Observers' reactions to an equal or equitable allocator in relation to allocator input, causal attributions, and value importance

N. T. Feather, M. P. O'Driscoll

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    9 Citations (Scopus)


    Reactions to an equal or equitable allocator working with a partner in a team situation were investigated using a 5‐factor design with Sex of Subject, Sex of Allocator, Nature of Expectation (high or low expectation of success based upon either consensus or consistency information), Input of Allocator (high or low performance), and Type of Distribution (equal or equitable) as the 5 factors. Judgments concerning the fairness of the allocation, impressions of the allocator's personality, liking for the allocator, and the importance of possible causes of the allocator's performance were obtained from 339 male and female subjects for each hypothetical situation involving one of the combinations of the 5 factors. Rankings of the relative importance of the Rokeach terminal and instrumental values were also available for most of these subjects. Results were consistent with hypotheses and indicated that subjects use a range of cues and engage in a complex attributional process in making judgments about an allocator. In addition to replicating and extending past findings on the effects of allocator input, the results also indicated that confirmation and disconfirmation of expectancies affected subjects' judgments. Protestant ethic values, competence values, and the value assigned to wisdom also influenced reactions to the allocator, as did an Australian concern with [mateship]. Results were discussed in relation to the view that social justice may take different forms depending upon both situational context and task demands. The importance of further research into the effects of personal and cultural values on allocator decisions and reactions to them was emphasized.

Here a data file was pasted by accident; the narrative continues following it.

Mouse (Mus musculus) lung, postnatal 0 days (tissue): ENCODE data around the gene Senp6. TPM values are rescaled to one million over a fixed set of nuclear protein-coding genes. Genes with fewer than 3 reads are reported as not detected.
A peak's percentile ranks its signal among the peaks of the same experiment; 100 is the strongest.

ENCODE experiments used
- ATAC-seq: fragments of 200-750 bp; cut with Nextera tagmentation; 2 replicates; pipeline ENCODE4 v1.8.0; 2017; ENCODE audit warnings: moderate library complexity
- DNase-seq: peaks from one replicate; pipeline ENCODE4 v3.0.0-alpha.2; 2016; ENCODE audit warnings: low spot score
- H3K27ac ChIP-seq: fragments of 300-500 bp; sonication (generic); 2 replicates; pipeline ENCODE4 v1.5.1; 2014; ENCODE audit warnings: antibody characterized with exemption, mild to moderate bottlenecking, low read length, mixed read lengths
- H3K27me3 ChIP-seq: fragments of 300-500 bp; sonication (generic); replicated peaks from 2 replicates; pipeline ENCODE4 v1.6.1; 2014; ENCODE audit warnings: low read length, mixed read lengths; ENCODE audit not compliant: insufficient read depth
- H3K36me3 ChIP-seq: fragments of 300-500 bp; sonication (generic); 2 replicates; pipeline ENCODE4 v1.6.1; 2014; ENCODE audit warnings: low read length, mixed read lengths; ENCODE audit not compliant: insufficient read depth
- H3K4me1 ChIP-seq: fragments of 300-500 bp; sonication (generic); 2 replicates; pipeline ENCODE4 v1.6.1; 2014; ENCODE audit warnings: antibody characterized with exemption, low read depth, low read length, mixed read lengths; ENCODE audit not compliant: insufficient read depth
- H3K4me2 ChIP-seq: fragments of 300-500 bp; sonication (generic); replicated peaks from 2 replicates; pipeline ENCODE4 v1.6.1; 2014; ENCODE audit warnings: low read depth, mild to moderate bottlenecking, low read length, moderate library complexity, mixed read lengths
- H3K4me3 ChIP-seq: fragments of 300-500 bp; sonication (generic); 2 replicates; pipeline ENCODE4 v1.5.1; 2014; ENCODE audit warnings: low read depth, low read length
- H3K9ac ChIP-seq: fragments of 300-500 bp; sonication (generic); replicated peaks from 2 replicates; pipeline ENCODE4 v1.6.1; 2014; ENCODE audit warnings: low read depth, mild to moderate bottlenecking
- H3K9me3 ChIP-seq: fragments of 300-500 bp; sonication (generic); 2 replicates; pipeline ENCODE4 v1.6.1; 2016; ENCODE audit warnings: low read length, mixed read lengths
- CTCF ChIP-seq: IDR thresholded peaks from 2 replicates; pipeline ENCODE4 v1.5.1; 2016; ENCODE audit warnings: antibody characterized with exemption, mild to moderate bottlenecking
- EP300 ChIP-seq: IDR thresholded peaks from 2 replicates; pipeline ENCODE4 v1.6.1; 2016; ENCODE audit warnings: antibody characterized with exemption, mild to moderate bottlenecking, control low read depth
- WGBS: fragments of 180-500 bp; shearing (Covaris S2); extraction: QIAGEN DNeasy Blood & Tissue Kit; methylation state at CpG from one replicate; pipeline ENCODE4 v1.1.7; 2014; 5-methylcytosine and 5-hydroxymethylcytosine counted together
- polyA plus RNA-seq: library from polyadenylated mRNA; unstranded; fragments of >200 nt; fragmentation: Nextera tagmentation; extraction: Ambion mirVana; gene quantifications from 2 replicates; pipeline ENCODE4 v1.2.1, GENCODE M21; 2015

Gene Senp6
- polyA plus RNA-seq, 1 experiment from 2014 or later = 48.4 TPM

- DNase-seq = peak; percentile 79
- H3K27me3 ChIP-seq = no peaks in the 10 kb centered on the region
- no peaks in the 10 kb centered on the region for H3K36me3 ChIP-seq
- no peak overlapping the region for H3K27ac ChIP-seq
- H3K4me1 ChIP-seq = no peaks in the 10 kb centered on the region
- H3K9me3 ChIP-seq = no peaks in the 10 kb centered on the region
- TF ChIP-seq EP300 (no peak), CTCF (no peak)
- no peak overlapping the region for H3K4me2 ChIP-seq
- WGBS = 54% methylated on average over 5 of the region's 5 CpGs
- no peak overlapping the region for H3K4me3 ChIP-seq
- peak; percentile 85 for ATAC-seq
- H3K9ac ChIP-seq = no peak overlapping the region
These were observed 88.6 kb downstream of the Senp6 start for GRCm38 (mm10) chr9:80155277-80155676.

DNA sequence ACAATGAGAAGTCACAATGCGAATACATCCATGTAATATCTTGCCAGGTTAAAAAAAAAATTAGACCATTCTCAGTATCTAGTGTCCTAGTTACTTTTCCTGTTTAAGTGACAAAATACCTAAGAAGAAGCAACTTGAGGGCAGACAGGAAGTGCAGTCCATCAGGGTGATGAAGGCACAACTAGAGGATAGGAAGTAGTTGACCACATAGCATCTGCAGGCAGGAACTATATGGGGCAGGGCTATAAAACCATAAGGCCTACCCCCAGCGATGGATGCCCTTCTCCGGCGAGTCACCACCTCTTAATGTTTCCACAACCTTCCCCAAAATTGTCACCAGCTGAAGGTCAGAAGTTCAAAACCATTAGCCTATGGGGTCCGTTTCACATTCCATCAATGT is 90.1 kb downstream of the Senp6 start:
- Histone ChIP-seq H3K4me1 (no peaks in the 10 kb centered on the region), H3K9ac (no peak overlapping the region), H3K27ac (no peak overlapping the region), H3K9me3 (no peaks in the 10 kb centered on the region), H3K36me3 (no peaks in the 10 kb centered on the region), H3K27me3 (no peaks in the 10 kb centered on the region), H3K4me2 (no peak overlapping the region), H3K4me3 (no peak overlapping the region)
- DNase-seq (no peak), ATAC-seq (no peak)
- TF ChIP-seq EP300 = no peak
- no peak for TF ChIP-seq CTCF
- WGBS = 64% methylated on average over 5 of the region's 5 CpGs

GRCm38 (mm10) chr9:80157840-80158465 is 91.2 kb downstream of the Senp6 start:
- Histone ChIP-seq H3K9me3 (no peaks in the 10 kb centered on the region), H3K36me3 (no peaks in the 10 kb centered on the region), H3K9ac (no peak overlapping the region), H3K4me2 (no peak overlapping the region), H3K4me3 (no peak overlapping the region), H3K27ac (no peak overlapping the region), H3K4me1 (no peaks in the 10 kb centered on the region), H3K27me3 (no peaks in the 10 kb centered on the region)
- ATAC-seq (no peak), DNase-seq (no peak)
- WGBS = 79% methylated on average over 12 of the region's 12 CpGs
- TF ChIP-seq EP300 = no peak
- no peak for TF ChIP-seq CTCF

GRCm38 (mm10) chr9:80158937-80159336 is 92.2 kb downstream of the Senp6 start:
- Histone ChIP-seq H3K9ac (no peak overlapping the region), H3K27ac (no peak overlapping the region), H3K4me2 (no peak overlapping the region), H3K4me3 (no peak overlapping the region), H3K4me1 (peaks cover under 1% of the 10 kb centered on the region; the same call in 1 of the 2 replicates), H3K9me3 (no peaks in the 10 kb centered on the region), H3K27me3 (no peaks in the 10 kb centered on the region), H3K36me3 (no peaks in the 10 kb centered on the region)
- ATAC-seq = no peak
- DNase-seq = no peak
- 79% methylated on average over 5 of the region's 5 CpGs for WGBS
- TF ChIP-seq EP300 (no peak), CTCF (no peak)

Original languageEnglish
    Pages (from-to)107-129
    Number of pages23
    JournalEuropean Journal of Social Psychology
    Issue number2
    Publication statusPublished - Apr 1980


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